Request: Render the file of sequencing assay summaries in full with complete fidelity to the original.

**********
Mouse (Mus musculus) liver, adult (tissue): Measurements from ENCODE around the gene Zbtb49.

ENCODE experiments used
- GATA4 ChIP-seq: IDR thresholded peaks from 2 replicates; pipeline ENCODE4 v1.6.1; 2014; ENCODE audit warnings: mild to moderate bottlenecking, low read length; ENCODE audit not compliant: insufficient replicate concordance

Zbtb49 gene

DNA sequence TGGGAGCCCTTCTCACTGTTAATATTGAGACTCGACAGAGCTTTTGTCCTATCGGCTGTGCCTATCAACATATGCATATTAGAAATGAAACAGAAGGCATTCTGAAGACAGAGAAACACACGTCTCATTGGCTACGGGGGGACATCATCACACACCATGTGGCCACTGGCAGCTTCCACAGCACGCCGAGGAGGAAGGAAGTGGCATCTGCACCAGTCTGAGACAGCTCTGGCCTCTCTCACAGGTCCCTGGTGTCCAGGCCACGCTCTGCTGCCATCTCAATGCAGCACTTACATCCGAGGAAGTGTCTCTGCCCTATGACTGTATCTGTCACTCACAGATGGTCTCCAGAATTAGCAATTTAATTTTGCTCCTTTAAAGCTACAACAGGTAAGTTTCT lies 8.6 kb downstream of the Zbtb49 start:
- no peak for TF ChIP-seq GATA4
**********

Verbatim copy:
Mouse (Mus musculus) liver, adult (tissue): Measurements from ENCODE around the gene Zbtb49.

ENCODE experiments used
- GATA4 ChIP-seq: IDR thresholded peaks from 2 replicates; pipeline ENCODE4 v1.6.1; 2014; ENCODE audit warnings: mild to moderate bottlenecking, low read length; ENCODE audit not compliant: insufficient replicate concordance

Zbtb49 gene

DNA sequence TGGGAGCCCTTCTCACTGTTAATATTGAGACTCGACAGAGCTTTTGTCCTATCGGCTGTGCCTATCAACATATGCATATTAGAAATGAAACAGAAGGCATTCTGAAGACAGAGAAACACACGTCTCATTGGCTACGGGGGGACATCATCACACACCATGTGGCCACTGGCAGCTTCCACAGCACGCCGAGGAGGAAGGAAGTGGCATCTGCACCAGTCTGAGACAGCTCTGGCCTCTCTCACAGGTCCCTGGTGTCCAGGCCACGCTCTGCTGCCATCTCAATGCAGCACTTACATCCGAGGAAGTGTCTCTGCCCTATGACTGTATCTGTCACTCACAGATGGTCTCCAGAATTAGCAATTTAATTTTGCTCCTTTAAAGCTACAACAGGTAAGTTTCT lies 8.6 kb downstream of the Zbtb49 start:
- no peak for TF ChIP-seq GATA4